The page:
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Okay, it's not a Nazi book burning, but the Citrus County, Florida, commissioners refusing to fund an annual digital subscription to The New York Times for the public library comes close — especially when you consider their reasoning.

"Fake news, I agree with President Trump," said Commissioner Scott Carnahan. "I don't want the New York Times in this county. I don't agree with it, I don't like 'em, it's fake news and I'm voting no. They can take that money and do something else with it ... I support Donald Trump."

That money — $2,700 a year — would provide an online read of the nation's paper of record for 70,000 Citrus County library cardholders. But the commissioners, five middle-aged or older white guys elected in their very conservative area north of Tampa, didn't quibble so much with the cost. What they all spoke about, according to news reports in the Citrus County Chronicle and The Washington Post, was The Times' content. And their own politics.

"I support President Trump," Commissioner Brian Coleman told the Chronicle. "I would say they [The Times] put stuff in there that's not necessarily verified."

The library already has a print subscription to The Times, but two of the county's four branch libraries only get the paper on Sunday. Library officials had hoped to broaden the system's reach — a mission implied in any public library system.

The commission's decision came on the same day The Wall Street Journal reported that the White House planned to direct government staffers not to renew federal agencies' subscriptions to The Times and The Washington Post for the same reason.

President Trump told Fox News host Sean Hannity, "We don't even want [The Times] in the White House anymore. "We're going to probably terminate that and The Washington Post. They're fake."

No, they're not. The two papers have been among the leading news sources in investigating Trump and have closely covered the impeachment inquiry that threatens his presidency.

The Times won a Pulitzer Prize earlier this year for a series of stories detailing Trump's inheritance from his father and his family's history of using questionable and possibly illegal strategies to avoid taxes. And in 2018, The Times and The Post shared a Pulitzer for documenting Russian interference in the 2016 presidential election and its connections to Trump's campaign and his transition team and administration. In 2016, The Post's David Fahrenthold won a Pulitzer for coverage "casting doubt on Donald Trump's assertions of generosity toward charities."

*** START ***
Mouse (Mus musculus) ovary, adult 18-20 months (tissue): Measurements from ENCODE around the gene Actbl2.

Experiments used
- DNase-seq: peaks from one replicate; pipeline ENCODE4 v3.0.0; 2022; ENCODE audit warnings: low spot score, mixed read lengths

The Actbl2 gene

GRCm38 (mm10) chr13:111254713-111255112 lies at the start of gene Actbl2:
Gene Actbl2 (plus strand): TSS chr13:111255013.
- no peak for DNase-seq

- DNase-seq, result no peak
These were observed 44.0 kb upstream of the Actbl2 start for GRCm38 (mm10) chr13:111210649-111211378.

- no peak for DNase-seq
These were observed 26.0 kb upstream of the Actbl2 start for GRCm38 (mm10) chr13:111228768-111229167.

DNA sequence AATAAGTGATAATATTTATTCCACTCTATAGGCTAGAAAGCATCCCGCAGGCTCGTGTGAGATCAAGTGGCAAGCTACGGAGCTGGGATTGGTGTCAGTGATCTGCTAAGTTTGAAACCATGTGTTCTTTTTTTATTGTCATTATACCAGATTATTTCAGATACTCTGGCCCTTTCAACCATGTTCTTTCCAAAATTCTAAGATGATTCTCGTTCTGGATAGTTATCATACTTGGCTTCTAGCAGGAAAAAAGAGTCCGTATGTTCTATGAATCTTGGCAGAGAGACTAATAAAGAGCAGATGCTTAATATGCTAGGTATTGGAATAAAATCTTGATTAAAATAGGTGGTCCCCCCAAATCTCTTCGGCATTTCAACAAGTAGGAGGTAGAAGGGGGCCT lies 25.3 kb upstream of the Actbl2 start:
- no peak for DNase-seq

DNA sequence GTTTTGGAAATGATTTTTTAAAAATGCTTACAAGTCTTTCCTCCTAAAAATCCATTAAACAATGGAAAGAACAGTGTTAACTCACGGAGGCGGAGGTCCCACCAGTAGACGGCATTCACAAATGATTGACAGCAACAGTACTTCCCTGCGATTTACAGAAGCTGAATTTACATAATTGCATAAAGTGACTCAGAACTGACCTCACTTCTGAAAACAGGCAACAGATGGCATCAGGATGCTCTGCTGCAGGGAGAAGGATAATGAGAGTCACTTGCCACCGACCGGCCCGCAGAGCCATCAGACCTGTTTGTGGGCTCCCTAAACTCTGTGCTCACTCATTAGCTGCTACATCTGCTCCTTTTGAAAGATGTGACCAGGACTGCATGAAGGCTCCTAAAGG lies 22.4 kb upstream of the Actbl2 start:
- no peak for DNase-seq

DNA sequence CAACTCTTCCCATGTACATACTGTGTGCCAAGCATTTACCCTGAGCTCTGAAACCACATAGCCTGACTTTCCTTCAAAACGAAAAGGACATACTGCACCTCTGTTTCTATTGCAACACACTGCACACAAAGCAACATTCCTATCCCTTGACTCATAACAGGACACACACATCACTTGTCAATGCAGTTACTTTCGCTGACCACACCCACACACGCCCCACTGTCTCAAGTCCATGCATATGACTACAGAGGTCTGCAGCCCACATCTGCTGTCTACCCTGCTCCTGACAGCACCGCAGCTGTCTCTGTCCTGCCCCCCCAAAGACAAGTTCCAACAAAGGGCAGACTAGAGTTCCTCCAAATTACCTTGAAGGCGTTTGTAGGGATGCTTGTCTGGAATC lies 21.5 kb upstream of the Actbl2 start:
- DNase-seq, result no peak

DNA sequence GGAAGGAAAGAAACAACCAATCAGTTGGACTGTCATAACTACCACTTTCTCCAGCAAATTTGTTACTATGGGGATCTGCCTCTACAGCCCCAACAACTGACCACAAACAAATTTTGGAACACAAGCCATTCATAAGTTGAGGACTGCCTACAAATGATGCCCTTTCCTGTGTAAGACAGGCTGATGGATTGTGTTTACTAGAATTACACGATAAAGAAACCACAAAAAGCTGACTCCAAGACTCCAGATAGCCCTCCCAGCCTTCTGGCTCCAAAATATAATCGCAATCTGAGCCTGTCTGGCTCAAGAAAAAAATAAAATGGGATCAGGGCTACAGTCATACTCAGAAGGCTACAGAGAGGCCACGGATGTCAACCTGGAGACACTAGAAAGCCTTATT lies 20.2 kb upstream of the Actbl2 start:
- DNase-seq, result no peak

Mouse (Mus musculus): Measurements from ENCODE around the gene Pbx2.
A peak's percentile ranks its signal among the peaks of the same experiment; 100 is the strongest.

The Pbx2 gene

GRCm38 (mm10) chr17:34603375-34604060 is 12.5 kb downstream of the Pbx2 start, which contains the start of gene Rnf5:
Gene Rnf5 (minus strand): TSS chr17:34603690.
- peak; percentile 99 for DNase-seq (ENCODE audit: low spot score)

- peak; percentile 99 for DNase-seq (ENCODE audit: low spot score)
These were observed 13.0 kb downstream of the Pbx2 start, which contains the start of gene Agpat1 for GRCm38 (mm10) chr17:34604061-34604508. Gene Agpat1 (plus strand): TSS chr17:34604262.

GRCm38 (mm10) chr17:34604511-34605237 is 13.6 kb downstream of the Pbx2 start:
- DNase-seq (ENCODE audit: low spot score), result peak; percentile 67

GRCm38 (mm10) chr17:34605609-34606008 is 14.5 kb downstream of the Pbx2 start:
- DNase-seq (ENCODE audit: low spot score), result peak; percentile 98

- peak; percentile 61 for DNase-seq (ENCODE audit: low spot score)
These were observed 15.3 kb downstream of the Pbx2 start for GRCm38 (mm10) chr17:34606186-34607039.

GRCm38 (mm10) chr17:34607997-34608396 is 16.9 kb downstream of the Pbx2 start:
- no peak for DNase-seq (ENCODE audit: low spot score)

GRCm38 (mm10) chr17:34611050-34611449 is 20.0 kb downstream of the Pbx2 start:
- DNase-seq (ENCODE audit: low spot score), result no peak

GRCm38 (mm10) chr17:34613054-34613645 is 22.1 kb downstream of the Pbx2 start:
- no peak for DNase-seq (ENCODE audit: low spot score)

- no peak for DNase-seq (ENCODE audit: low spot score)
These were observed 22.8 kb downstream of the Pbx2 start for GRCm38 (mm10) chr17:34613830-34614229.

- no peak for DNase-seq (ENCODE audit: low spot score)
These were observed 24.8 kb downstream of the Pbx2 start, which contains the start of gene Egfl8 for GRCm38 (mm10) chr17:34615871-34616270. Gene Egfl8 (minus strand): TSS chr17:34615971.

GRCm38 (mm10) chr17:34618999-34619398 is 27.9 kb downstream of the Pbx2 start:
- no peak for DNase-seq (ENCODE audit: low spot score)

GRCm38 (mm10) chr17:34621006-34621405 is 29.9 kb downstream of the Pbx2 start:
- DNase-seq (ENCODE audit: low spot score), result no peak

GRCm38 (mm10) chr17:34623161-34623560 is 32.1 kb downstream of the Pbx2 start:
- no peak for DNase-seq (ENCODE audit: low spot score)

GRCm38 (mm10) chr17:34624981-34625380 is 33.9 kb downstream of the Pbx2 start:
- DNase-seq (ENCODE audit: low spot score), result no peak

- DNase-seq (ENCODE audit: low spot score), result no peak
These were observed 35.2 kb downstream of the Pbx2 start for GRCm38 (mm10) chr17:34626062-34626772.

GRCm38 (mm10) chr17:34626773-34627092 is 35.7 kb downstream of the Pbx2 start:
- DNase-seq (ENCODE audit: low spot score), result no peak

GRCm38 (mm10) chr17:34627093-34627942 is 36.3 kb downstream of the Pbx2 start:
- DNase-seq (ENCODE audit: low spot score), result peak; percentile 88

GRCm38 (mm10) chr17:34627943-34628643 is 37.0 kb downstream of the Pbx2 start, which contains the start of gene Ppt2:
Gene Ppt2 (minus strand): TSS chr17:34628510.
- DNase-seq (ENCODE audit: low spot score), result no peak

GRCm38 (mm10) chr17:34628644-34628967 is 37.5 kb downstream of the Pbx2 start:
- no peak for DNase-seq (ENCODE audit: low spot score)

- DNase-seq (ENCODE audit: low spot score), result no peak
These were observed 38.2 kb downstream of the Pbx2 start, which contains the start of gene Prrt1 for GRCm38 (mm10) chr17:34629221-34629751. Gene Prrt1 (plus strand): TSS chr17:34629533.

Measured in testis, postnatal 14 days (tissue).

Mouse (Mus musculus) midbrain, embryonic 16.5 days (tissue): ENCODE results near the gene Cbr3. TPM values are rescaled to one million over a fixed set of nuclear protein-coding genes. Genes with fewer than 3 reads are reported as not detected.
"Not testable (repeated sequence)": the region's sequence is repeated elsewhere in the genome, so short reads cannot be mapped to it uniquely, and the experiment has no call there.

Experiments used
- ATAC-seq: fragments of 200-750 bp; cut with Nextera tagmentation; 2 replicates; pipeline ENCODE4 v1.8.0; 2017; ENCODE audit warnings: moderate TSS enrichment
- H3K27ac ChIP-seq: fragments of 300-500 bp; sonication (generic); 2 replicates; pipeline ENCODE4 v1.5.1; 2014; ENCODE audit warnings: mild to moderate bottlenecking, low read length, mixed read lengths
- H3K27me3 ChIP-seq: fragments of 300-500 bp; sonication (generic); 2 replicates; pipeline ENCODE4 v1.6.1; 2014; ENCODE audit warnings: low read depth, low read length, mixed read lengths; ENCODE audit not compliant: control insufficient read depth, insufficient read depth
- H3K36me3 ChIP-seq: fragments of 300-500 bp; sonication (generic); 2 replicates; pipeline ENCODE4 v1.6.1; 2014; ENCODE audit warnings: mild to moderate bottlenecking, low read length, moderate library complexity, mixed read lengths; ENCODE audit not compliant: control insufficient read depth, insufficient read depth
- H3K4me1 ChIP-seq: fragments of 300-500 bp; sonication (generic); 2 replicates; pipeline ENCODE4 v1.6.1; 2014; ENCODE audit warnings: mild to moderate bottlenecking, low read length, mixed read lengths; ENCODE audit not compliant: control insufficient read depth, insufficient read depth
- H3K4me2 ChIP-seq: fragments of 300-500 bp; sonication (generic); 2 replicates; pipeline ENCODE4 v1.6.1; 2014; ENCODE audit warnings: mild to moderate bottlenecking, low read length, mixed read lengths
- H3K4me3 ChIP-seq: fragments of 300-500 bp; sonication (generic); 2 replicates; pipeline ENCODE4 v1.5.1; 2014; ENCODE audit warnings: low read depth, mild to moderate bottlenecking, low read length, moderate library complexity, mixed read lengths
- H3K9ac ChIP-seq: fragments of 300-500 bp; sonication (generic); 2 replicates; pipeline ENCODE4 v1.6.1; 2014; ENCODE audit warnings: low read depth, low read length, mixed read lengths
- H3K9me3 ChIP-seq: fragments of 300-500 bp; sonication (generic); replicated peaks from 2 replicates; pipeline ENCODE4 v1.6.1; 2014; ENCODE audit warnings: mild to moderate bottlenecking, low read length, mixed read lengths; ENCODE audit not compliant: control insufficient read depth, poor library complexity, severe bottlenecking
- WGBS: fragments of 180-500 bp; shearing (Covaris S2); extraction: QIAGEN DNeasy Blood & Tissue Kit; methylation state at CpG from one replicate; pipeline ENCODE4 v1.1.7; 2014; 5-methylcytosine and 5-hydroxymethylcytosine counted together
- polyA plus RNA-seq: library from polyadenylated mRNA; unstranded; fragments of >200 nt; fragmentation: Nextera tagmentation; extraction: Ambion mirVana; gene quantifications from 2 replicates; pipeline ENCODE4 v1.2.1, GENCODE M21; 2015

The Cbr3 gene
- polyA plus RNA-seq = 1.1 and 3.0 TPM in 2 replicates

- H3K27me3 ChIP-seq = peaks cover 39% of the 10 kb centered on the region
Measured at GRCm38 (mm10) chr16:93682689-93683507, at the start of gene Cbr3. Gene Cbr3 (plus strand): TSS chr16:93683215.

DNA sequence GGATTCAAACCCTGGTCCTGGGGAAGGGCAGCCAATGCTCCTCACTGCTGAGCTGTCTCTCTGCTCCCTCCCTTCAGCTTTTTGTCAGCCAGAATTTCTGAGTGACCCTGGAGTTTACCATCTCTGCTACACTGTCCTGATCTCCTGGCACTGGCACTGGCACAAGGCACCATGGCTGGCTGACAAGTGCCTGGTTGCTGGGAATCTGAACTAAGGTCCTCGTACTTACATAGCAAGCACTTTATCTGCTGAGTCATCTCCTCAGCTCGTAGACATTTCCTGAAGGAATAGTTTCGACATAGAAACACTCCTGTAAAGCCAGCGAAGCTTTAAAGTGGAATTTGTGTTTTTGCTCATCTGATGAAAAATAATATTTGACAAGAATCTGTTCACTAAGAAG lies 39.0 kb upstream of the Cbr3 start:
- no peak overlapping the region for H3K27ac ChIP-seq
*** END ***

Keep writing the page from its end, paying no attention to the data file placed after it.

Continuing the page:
Meanwhile, back in the central Florida, the local censorship move made quite a stir, and at least one commissioner is now saying the board needs to revisit the decision.

"The Chronicle's website and Facebook page were inundated with comments from readers, and the newsroom received calls and emails throughout the day Monday. Most, but not all, were critical of the county's decision," according to a Chronicle update story last week.

An online commenter on that story posted: "Such a sad day for Citrus County. Freedom in this country is based on freedom of the press, not freedom for the press I like. ... And it's one of the reasons it's written into the Constitution. Can't wait until the next election cycle."

Another wrote: "The idea behind public libraries is to use public funds to ensure all residents access to a wide variety of reading materials, now expanded to listening and viewing materials as well. A well informed citizenry will enhance the democratic process. This is the same reasoning behind taxes for public schools. A well educated population will improve everyone's quality of life."

Still another posted: "OK, so let's cancel ALL subscriptions to ALL newspapers and let the people pay for their own subscriptions. In fact, ... let's get rid of all of those pesky, liberal, socialist libraries so that absolutely NO taxes will be wasted on any opportunities for Citrus County residents to read and think."

In case you're wondering, The Public Library here in Chattanooga has several newspaper print subscriptions, including to The Chattanooga Times Free Press, The Wall Street Journal, The New York Times and The Tennessee Tribune.

Digitally, the downtown library and its three branches have access to The New York Times, The Washington Post, Christian Science Monitor, the Knoxville News Sentinel, The (Nashville) Tennessean and others, according to library Executive Director Corinne Hill. In addition, cardholders can read digital versions of some 600 magazines, including the New Yorker, Time and Vanity Fair.

Because Chattanooga funds the Public Library, cards for city residents and businesses are free. Hamilton County K-12 public school students also receive free library cards when they enroll in school. But all other county residents — because our county commissioners do not fund the library — must pay a $50 annual fee for a card.

No, refusing to fund subscriptions to newspapers and magazines — or library systems — isn't the same as book burnings. But it is a play right out of any authoritarian government's favorite black book. Freedom to read, think and learn is right up there with freedom of the press.

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